Empowering children to cope with embedded advertising
- Ghent University
The December 2016 edition of the BIK bulletin focuses on online adverting and the commercialisation of childhood. Here, we hear from Ini Vanwesenbeeck, Verolien Cauberghe and Liselot Hudders from Ghent University on the Belgian AdLit research project which seeks to identify how best to empower children to cope with embedded advertising online.
Nowadays, many young children get paid to actively promote brands to their peers in vlog messages posted on YouTube. This new way of advertising is often much more persuasive as it is difficult to recognise as advertising and understand its persuasive intent. Today, many other hybrid advertising formats are used to target children, such as advergames, in-game advertising, advertiser-funded programs or sponsored content. These formats are often interactive, personalised and engaging, and integrate commercial content within other media-content, blurring the boundaries between entertainment and advertising.
The Belgian AdLit research project (which stands for ‘advertising literacy') aims to investigate how minors (between 6 and 18 years) can be empowered to cope with this hybrid forms of advertising. Advertising literacy refers to the knowledge and skills needed by children to deal with advertising. This does not only include advertising recognition and understanding of commercial intentions and tactics used, but also awareness of the emotions incited by advertising and critical reflection on persuasive strategies that are used. It takes an interdisciplinary approach, combining insights from communication, marketing, law and pedagogy, to develop tools to enhance children's advertising literacy towards hybrid advertising.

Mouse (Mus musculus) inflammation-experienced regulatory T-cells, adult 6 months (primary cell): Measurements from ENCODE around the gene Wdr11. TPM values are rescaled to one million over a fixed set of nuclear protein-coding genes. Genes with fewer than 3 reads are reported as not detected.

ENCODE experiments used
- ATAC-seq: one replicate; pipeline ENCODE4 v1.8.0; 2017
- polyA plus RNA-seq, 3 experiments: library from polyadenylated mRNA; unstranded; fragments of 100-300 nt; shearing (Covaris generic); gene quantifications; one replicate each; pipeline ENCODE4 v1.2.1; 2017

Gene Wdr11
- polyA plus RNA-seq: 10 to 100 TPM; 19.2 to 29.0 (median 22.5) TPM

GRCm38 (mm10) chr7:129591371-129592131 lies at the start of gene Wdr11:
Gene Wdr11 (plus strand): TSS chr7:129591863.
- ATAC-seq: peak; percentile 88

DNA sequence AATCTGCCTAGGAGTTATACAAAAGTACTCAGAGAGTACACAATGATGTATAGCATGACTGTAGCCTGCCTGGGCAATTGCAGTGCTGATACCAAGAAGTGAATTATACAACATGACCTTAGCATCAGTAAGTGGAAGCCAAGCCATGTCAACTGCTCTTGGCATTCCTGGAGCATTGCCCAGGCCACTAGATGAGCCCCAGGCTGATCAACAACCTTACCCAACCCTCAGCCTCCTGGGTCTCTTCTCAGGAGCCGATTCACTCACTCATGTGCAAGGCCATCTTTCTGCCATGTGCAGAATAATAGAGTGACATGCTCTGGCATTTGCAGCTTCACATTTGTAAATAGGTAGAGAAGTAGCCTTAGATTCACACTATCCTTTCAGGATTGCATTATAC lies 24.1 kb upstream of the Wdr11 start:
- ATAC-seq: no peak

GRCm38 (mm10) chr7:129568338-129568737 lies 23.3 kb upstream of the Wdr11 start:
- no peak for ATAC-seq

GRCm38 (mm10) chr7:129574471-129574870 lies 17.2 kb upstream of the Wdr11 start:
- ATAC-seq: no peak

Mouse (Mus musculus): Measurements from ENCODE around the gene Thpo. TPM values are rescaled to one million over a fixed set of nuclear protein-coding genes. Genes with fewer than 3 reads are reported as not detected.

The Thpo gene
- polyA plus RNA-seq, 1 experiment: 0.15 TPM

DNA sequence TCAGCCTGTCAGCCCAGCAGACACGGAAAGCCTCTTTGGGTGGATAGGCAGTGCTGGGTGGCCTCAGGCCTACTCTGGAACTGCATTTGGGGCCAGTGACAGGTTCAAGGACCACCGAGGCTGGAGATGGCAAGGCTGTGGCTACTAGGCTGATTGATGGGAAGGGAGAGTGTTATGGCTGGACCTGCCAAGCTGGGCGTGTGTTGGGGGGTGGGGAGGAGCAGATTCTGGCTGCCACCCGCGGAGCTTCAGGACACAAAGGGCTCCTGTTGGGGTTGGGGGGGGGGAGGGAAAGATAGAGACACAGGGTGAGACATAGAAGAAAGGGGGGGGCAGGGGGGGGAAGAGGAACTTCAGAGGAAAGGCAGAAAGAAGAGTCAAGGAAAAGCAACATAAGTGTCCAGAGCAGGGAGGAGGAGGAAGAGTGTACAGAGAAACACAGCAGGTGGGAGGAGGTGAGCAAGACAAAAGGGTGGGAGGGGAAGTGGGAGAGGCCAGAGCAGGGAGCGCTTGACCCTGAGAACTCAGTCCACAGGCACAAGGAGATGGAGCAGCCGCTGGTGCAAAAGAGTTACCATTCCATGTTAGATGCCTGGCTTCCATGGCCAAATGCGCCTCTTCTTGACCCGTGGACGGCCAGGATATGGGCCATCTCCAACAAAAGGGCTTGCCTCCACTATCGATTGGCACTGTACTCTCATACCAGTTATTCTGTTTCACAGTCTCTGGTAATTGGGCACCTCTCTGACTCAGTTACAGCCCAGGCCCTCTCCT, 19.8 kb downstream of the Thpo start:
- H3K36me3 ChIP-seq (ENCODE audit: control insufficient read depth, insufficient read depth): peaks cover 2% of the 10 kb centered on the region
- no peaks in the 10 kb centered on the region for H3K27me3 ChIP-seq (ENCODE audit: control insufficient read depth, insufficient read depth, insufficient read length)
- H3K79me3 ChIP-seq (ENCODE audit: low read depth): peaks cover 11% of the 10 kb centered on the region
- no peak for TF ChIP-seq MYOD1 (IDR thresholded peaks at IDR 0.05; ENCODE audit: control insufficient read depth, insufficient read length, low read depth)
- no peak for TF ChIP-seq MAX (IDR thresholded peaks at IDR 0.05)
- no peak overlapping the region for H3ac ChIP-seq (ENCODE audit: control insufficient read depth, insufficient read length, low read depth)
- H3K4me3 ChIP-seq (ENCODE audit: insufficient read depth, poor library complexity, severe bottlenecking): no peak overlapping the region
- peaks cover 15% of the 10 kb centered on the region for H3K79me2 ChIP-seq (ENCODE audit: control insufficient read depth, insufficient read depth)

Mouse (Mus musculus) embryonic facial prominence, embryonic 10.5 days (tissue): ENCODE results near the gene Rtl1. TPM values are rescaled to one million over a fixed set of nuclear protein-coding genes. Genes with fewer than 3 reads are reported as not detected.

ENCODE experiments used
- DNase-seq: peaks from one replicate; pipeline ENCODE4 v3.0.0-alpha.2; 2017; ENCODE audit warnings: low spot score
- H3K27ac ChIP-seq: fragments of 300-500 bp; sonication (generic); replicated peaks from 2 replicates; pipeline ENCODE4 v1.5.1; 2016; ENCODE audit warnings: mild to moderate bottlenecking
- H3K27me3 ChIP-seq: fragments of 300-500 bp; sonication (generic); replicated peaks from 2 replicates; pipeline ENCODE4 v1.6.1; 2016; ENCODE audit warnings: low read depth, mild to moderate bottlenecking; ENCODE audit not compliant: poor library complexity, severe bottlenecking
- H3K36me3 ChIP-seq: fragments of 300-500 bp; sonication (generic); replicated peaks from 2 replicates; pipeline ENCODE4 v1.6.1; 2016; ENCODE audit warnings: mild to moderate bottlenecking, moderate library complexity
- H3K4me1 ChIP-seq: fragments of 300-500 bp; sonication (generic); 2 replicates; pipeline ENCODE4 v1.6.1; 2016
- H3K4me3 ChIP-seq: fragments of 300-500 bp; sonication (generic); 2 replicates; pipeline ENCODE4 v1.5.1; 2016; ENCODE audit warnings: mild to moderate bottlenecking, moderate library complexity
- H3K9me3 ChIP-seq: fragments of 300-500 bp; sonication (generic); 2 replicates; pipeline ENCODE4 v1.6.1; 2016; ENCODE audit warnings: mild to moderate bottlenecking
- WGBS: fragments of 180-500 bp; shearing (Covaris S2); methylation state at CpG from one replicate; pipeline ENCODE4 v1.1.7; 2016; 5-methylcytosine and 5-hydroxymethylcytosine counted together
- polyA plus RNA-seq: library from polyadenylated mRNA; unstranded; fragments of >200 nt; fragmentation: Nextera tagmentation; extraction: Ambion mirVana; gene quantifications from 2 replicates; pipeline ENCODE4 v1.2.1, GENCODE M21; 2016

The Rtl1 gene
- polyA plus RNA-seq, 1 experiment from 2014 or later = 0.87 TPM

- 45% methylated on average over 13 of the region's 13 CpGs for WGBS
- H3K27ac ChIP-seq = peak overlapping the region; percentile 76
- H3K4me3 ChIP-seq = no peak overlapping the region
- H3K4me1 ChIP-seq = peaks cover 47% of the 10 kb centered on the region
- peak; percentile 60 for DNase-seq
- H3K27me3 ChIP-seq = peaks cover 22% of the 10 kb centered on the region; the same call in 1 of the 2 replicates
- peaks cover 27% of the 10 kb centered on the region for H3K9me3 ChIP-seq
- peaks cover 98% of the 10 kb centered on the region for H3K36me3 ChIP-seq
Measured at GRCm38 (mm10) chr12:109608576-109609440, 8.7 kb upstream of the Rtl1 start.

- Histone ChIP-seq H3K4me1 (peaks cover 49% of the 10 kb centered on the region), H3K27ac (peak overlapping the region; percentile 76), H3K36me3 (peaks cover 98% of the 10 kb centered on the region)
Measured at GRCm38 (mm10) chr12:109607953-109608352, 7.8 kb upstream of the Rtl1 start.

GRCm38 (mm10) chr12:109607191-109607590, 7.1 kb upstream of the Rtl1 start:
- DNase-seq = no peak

In the past two years, AdLit conducted research among children, youngsters, their parents, advertising professionals, and the educational sector and performed a thorough analysis of the legal and self-regulatory framework to be able to grasp the problems related to hybrid advertising targeting minors. Based on the results of these studies, AdLit develops tools to empower children and raise awareness on the importance of advertising literacy.